This object and other objects and advantages of the invention will appear more clearly from the following specification in connection with the accompanying drawings, in which:
FIG. 1 shows the influence of the chemical Z-number on γ-ray interaction at low energies.
FIG. 2 shows typical pulse-height spectra as obtained from a 241 Am - 137 Cs-source.
FIG. 3 illustrates a schematic view of a set-up for dual-beam γ-ray transmission analysis.
FIG. 4 represents a diagram of the qualitative course of the extinction coefficient in conformity with the energy.
FIG. 5 represents a block diagram showing the various data as to preparation, transmission, processing and delivery.
FIG. 6 is a diagrammatic illustration of two gamma spectra in overlap display.
FIGS. 7 and 8 respectively show two diagrammatic sections through a conveying pipe which sections are offset to each other by 90° for a three-component analysis with gamma source and detector.
In order to solve problems, one aspect of to the present invention consists in a method of determining the proportions by volume of a three-component mixture such as manganese-nodules-sediment-sea water by gamma transmission analysis characterized in that the mixture is irradiated simultaneously with two gamma sources of different energy, the transmitted radiation is detected by a common detector and the detector signals are spectroscoped solely with regard to the proportions of the two gamma lines and the spectogram is evaluated with regard to the two transmissions (t1, t2) and with regard to the pairs of extinction coefficients for each of the three components (μk1, μk2), (μs1, μs2), (μw1, μw2) so as then to determine the porportions by volume of the components are ascertained as a function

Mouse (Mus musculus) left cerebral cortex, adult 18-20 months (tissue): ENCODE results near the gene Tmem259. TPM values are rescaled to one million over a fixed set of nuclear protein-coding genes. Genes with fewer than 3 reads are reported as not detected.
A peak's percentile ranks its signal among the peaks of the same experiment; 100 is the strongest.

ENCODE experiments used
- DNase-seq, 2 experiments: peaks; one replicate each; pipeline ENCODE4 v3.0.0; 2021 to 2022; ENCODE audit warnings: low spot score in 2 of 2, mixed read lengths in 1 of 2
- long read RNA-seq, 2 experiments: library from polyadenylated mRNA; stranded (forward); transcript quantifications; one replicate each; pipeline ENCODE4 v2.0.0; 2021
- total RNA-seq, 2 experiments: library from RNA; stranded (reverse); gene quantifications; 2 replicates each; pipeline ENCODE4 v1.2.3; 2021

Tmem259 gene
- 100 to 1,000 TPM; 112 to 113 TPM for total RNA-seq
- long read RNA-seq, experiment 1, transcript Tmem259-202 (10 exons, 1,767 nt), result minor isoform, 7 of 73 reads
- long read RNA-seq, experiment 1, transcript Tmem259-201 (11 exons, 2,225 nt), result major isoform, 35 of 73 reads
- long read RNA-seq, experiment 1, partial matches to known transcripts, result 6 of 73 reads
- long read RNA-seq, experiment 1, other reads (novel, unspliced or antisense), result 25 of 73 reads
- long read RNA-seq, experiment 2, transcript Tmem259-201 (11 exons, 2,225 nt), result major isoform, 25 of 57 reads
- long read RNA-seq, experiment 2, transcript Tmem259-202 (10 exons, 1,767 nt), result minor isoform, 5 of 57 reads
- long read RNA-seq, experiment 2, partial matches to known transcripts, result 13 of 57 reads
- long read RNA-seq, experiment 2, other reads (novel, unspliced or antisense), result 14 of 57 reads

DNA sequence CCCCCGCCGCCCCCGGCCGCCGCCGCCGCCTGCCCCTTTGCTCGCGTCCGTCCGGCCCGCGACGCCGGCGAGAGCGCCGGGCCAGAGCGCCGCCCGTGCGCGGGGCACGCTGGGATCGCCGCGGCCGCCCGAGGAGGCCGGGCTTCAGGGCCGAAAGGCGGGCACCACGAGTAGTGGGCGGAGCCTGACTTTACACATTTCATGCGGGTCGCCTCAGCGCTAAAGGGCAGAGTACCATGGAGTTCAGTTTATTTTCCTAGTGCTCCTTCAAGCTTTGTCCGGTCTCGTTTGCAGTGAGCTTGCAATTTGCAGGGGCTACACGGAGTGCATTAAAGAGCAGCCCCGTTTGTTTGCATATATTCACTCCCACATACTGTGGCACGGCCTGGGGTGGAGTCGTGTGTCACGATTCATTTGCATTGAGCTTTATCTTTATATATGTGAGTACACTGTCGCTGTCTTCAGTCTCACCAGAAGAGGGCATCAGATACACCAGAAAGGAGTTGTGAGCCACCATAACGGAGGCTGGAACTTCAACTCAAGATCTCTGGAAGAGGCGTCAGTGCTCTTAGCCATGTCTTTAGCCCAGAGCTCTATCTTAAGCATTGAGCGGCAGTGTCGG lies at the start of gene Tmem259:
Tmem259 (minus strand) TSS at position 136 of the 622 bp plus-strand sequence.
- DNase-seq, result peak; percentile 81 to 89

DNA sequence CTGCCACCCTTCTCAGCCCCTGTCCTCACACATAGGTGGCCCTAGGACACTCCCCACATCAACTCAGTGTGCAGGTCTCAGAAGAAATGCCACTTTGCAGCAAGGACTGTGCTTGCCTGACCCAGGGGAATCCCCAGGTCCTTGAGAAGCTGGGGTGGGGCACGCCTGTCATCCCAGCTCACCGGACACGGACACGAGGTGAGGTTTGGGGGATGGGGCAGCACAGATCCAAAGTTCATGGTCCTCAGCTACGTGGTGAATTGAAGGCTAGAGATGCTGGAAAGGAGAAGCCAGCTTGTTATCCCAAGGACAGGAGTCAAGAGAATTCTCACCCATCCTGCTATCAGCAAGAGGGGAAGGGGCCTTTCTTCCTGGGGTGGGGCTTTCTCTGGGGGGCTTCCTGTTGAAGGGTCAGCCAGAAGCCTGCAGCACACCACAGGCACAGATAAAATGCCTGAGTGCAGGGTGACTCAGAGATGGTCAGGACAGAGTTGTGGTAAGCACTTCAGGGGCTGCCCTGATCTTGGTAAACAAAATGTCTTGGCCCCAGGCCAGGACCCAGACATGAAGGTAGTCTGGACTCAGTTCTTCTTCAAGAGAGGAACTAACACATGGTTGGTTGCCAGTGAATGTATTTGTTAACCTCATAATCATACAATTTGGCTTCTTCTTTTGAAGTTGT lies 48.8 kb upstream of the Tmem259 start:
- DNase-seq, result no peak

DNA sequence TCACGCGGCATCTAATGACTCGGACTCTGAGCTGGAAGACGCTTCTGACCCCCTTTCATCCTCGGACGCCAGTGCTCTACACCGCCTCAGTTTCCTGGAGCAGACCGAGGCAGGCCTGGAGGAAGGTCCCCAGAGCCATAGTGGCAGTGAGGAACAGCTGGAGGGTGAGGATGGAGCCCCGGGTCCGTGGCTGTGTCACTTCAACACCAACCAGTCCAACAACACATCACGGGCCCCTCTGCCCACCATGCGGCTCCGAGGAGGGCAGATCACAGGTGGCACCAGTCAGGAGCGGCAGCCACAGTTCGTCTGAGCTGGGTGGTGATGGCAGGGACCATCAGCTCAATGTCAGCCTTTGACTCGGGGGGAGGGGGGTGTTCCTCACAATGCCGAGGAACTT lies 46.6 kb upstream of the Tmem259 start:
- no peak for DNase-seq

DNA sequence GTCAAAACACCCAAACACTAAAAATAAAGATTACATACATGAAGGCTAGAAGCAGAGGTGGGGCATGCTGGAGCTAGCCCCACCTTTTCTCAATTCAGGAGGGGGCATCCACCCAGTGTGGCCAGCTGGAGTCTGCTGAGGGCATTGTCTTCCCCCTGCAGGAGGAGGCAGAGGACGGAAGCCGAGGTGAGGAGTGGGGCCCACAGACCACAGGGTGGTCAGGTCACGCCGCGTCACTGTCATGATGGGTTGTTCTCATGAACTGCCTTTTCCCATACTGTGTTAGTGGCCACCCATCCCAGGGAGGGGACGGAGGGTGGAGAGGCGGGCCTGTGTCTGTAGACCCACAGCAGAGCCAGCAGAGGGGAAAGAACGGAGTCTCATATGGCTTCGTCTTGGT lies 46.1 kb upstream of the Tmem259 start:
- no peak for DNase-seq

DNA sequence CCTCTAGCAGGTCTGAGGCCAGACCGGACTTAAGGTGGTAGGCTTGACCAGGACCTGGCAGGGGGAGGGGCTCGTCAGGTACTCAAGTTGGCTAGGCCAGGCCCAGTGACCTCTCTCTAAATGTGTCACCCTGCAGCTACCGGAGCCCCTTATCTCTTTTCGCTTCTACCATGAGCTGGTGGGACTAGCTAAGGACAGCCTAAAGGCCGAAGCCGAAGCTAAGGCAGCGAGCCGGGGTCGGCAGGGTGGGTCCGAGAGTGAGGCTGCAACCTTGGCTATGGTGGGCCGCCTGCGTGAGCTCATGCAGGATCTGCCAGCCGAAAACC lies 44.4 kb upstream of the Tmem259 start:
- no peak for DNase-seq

V=f[μk1, μk2, μs1, μs2, μw1, μw2, t1, t2, l],
with a known length (l) of the transmission path, the indices "k", "s" and "w" respectively standing for nodules, sediment and water.
In this case, the gamma energy of the one gamma source should be selected so that the transmission is determined largely by a photoelectric interaction process, which shows a strong dependence on the atomic number of the elements. The transmission measurement with the other gamma source, on the other hand, responds essentially to the density of the measured object. Thus in the example mentioned, the attenuated gamma intensity of the second gamma source determines, above all, the total proportion of the component nodules and sediment, which have similar extinction coefficients but densities which differ noticeably from that of water, while the transmission for the first responds sensitively to the proportion of nodules because the mean atomic numbers of nodules and sediments differ considerably, in contrast to the density.